Paris

Ricard Terré

Galerie Vu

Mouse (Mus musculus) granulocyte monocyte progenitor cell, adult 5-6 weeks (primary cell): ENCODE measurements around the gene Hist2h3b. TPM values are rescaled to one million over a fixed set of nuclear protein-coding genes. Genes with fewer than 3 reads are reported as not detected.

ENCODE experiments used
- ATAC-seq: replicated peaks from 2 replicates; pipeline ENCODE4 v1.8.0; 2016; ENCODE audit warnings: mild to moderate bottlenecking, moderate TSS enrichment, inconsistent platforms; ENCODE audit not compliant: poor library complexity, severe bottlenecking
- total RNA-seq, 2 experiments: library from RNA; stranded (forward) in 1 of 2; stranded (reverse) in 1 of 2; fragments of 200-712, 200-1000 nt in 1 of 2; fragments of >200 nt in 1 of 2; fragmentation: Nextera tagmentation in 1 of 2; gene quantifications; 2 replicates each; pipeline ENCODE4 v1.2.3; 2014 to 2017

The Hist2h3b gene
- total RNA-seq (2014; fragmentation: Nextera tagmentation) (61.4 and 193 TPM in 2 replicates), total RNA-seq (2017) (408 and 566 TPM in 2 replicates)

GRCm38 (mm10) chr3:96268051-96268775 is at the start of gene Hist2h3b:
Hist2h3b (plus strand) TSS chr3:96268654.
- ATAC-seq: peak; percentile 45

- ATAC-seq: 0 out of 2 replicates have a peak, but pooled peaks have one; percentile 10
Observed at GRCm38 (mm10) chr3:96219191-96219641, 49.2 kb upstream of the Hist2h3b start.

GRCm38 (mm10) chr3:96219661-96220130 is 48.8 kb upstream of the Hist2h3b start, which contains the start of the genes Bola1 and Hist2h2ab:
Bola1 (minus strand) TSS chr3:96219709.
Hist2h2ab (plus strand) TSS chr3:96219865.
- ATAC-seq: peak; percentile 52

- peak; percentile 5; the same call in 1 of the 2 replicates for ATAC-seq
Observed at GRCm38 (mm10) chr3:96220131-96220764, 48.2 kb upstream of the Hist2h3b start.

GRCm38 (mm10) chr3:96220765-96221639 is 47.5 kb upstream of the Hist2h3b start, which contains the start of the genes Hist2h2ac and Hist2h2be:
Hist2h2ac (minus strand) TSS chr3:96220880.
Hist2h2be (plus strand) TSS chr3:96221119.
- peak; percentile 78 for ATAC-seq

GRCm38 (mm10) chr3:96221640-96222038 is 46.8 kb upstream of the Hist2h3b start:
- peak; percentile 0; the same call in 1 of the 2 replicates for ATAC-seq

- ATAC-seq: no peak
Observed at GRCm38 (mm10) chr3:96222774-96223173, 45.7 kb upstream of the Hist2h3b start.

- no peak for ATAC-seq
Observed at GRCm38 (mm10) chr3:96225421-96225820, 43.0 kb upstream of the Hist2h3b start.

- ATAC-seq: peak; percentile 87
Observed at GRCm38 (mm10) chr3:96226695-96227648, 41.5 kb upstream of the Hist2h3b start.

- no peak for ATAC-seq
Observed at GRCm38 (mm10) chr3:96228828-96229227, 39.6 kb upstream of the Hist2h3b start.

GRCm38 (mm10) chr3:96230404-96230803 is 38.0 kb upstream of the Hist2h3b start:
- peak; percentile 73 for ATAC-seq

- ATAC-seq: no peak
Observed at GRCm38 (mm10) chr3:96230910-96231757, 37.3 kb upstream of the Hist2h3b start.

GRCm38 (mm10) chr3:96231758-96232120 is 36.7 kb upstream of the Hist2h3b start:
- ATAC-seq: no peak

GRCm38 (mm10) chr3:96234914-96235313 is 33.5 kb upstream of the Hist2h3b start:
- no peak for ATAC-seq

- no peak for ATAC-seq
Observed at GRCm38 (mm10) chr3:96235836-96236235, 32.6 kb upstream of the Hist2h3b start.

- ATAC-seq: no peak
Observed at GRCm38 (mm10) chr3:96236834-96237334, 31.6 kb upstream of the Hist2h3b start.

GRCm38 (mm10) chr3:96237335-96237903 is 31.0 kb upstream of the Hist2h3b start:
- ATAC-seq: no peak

In an uncanny reversal of roles, photographer Ricard Terré has been stalking, Death since the mid-’50s. Not the imminent death that resides over battlefields, natural disasters, or police morgues, but the transcendent death that haunts the rituals of the living: Carnival, Holy Week processions, funerals. This unconventional pursuit had a precise beginning, in 1957 in Terré’s native Barcelona, where the twenty-nine-year-old business-school graduate turned painter and caricaturist had begun experimenting with photography: “It was during Holy Week,” he said. “Twenty-four shots in half an hour. All the work comes from there.” Indeed, the essence of Terré’s singular vision is to be found in these early photos, nearly a dozen of which were included among the selection of sixty past and present works that the Galerie Vu had the luxury of presenting in its nearly 5,000 square feet of converted

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